One group of centre-ground survivors falls into the category of the bloody minded. Like …

What if the whole Corbyn project is based on a lie?

If there’s one thing that scares the Corbyn movement more than anything else, it’s the emergence of a new centre-ground party.
Supporters know very well that once it arrives, the alleged ‘popularity’ of Labour’s far-left leadership would be badly exposed – in just the same way that Michael Foot’s good poll ratings disintegrated with the emergence of the SDP in the early 1980s.
When people are given a choice, many will opt for moderation.
When they lack choice – a particularly stark problem in the UK’s indefensible first-past-the-post electoral system – they tend to polarise to left and right.
For supporters of today’s Labour leadership, it’s therefore critically important to dismiss the centre ground as something which no one wants any more. As a failed ‘neo-liberal’ project, which has no relevance to 2018.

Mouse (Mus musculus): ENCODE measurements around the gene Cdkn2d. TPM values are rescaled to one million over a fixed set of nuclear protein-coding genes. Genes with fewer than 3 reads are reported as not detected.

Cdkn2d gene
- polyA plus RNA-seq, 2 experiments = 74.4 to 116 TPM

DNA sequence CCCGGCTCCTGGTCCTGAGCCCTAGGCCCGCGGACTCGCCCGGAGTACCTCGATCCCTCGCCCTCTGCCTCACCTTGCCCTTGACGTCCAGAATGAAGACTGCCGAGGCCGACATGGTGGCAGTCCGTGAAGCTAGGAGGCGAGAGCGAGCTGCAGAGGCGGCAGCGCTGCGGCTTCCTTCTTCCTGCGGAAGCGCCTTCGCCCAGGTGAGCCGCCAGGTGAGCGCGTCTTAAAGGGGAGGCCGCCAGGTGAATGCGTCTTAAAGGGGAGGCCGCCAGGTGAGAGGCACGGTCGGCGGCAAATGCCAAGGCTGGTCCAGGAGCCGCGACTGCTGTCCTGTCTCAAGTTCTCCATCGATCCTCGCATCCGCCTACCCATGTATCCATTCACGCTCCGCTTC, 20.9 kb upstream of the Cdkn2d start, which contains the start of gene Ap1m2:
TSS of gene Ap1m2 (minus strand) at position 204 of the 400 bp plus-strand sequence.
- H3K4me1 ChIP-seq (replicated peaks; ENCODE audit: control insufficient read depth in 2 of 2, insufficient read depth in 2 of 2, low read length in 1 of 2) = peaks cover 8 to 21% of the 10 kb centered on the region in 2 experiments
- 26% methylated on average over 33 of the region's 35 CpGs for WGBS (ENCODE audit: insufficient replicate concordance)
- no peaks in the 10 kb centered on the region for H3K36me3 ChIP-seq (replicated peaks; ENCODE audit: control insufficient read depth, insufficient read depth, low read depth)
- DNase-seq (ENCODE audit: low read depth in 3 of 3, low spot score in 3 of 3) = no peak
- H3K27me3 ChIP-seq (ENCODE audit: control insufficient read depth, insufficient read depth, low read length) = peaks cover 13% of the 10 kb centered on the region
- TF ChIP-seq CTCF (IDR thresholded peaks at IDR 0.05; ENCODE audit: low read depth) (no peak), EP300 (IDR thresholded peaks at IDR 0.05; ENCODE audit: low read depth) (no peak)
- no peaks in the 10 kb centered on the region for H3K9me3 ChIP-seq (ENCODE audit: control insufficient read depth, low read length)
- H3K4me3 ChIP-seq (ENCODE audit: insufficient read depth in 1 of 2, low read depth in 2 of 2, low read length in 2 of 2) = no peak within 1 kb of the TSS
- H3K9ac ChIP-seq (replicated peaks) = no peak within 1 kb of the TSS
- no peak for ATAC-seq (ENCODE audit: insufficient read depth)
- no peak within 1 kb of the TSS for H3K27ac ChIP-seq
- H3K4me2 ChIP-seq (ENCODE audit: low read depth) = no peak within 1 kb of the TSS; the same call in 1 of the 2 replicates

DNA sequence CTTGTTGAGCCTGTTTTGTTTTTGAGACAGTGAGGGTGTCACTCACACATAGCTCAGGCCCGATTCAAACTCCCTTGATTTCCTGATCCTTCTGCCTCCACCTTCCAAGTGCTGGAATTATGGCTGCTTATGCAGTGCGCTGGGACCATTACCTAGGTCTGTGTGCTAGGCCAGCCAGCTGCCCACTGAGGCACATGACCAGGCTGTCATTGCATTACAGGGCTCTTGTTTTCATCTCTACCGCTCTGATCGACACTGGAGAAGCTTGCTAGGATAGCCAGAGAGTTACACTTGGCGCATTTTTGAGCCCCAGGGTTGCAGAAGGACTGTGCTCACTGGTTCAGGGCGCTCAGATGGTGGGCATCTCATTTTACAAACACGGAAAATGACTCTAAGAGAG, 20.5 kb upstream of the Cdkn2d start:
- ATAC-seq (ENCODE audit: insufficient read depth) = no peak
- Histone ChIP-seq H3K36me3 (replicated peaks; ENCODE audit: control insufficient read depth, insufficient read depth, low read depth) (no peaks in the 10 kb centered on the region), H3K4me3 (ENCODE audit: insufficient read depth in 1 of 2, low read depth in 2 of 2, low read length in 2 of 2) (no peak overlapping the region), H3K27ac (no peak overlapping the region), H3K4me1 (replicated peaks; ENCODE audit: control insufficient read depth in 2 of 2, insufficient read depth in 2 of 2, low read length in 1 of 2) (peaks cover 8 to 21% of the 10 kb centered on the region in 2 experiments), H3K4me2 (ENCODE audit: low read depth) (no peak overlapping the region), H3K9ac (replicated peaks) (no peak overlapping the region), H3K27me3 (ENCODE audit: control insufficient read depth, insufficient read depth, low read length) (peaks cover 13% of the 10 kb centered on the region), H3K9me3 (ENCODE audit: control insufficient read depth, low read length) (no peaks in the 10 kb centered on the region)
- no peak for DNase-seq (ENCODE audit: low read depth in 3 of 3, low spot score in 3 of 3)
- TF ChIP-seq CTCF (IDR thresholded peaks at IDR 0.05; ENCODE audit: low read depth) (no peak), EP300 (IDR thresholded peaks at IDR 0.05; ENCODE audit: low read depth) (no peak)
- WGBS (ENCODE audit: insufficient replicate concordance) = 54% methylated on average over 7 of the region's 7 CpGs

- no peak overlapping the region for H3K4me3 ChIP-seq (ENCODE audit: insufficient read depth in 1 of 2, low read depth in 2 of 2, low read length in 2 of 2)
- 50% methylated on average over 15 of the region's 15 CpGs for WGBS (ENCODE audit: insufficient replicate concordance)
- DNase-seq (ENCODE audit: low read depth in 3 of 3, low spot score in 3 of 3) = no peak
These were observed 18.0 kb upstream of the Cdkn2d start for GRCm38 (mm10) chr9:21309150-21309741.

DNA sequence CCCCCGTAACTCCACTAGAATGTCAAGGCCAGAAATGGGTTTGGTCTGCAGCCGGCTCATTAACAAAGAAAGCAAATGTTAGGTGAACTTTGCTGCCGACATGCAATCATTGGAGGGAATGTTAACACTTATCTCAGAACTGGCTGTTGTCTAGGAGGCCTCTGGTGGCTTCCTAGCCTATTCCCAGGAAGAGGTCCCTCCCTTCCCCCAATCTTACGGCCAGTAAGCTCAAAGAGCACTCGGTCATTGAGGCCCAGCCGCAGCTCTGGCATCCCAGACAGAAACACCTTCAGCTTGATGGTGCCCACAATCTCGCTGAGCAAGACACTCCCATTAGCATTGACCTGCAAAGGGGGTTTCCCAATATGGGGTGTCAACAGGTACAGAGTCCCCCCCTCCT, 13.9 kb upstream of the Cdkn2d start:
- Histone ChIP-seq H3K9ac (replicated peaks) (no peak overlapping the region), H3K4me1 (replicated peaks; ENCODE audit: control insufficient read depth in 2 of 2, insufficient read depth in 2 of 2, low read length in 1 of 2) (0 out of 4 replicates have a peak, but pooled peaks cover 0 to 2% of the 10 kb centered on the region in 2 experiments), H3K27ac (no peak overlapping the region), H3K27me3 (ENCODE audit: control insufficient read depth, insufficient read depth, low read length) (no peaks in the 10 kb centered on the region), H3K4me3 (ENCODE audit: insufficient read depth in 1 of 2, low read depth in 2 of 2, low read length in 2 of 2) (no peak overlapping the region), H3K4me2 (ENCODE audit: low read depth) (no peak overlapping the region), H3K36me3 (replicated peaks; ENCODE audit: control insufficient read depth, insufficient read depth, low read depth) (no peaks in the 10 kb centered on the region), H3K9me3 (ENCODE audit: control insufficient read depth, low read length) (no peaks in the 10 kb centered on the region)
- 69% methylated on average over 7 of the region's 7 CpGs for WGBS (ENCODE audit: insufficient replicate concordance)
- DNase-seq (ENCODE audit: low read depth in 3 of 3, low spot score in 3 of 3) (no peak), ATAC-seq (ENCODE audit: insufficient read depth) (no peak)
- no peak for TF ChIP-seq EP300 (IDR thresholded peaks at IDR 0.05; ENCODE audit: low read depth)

But consider the facts.
A recent BMG Research poll for The Independent found that millions of voters currently find themselves without a political home.
Many feel that the main parties …

Cult of personality? The writing's on the wall.

Nothing makes Corbynistas more angry than the suggestion there are cult-like qualities to their movement and their veneration of the man they affectionately label ‘JC’. This accusation is viewed as such a slur, in fact, that on some social media channels moderated by the far left, anyone using the term ‘cult’ is deemed to be abusive and is in danger of finding themselves banned.
The evidence – specifically a cult of personality - is, however, now so strong as to be incontrovertible.
The madness reached some kind of apogee this week with the unveiling of a mural of Corbyn on his home turf of Islington.  
Let’s be clear. Murals celebrating political figures are not a part of British culture, unless of course you count the streets of West Belfast, where the Labour Leader has built up a strong network of contacts over the years. I’m sure they are de rigueur in parts of Gaza City, where the veteran socialist MP counts yet more friends.
It’s difficult to establish who is the more idiotic.…